Thread: GI Diet Article
03-15-2004, 06:57 AM #1
GI Diet Article
What do you guys think?
Sticking to a diet is tough so it's important to find one that's relatively easy and won't set you up for failure.
Rick Gallop, former presideent of The Heart and Stroke Foundation says he's found a diet plan that works and it's called the G.I. Diet.
Lately the term G.I. or glycemic index has been thrown around a lot. Gallop defined it as a medical term describing the speed at which the body digests food and turns it into sugar or glucose, which is the body's source of energy.
Many people may be under the impression that when they taste something sweet, that food must have a high glycemic index. But this is not necessarily the case.
"It's the speed of digestion," Gallop said. "The idea here is to concentrate on the low G.I. foods, the ones that break down slowly, leaving you feeling fuller longer, so you're not looking for your next meal."
If you have high G.I. foods, Gallop explained, the ones that break down very quickly – typically highly-processed foods made from white flour such as cookies, doughnuts and bagels – 10 minutes later you're looking for your next fix.
The following are just a few examples of high-, medium- and low-G.I. foods.
Red Light Foods
These are some high G.I. foods to avoid if you want to lose weight.
• Regular popcorn
• Torilla chips
• All sweetened juices and fruit drinks
Yellow Light Foods
Eat in moderation once you've achieved your desired weight levels.
• Whole wheat pita bread
• Whole wheat shredded wheat
Green Light Foods
Gallop said by and large you have a pretty free hand to eat as many of these food as you like. But be reasonable and use common sense.
• All-bran cereal
• Whole-grain bread (always look for 2-1/2 to 3 grams of fibre per slice)
• Low-fat, low-sugar yogurt
• Large-flake oatmeal
03-15-2004, 07:04 AM #2AR Hall of Fame
- Join Date
- Dec 2002
What that guy has "discovered" is old news that bodybuilders and fitness enthusiasts have known for years on end. I don't see anything ground-breaking about it. As well, even low gi carbs can ruin fat loss efforts, so that is far from "the answer". It's a good start, yes, but starting is only the beginning.
Just my $.02
08-23-2005, 09:57 PM #3Junior Member
- Join Date
- Aug 2005
were would whole wheat flour fall on the G.I scale. I'm not talking about bread made from whole wheat flour, im just talking about drinking whole wheat flour with water. This is what the label says "stone ground from hard red wheat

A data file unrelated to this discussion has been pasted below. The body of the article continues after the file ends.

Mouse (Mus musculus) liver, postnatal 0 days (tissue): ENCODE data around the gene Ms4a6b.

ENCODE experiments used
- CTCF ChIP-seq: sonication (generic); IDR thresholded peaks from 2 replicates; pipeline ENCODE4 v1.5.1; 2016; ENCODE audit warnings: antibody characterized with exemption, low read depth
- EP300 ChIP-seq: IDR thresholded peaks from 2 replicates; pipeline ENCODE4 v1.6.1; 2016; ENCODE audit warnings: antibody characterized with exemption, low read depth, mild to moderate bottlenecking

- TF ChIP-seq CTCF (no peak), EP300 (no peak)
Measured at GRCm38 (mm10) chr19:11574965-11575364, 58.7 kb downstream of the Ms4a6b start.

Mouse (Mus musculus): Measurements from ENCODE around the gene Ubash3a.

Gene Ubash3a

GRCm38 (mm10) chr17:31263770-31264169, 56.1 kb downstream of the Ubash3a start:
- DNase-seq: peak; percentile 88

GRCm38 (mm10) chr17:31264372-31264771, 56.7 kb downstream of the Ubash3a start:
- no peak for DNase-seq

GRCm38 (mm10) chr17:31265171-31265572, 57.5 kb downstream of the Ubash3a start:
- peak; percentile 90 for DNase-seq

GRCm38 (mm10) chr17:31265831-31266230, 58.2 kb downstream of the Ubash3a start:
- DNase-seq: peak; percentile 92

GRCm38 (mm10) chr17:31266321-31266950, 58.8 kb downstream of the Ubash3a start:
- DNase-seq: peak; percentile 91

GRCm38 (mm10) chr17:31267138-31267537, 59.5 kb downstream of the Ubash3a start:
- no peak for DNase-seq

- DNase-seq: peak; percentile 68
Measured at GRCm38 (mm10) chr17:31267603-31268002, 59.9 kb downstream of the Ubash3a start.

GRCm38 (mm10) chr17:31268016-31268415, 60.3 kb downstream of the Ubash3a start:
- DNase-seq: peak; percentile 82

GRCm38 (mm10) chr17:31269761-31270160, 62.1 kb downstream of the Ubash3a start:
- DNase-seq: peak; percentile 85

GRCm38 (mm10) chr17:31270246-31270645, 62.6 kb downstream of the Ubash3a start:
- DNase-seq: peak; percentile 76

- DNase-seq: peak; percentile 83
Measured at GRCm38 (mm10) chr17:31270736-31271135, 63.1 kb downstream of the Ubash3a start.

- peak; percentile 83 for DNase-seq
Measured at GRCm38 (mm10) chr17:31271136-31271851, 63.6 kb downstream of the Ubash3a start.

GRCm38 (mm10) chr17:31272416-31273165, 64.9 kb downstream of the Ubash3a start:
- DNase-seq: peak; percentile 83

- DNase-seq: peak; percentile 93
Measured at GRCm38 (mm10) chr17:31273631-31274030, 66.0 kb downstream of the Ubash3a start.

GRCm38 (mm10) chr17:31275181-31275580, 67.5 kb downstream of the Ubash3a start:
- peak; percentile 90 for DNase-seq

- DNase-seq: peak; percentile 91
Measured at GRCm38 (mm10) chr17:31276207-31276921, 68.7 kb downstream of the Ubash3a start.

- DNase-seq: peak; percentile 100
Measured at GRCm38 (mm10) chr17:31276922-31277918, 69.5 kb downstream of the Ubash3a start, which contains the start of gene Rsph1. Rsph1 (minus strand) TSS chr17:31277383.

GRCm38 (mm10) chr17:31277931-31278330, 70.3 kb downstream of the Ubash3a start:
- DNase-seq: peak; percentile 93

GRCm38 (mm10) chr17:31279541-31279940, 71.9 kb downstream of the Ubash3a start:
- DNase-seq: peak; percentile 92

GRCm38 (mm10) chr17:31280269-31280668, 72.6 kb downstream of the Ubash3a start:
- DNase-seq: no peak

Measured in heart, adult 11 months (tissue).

100% of the wheat germ and bran"
would this be a good thing to take throughout the day with my whey protien for l-glutamine and some good carbs? Would I be better off with something even lower (relatve) in the GI index throughout the day? any recomendations?
08-24-2005, 10:39 AM #4Originally Posted by noneyours
whole wheat has a gi of 59(on the scale where white bread is 100). Whole wheat flour cant be that much higher if its realy whole wheats.
The people that "fail" on the GI diets I think dont do everything they can to use gi as low as possible and dont use the tricks to lower it even more. fats, seeds and apple cider vinegar can substantialy lower gi of a food and if the foods gi is very low to begin with(like beans and lentils) it will hardly cause any insulin release(just like no one cares about the carbs in penuts).
08-24-2005, 10:54 AM #5
I think the GI is a great way to determine the quality of a carbohydate. Yes there are several ways to lower the GI as Johan pointed out, which also makes it easier to consume to Mid-GI food and turn it into a low GI meal. Obvisouly if ones selects all Low GI foods and over eats they will still get fat, but in general if you eat Low GI foods you will tend to have greater satiety and well as a smooth rise in blood sugar. The main this I think most can take away from GI type diets is that Carbs are nt the enemy they were made ou to be by all the low carb diets.
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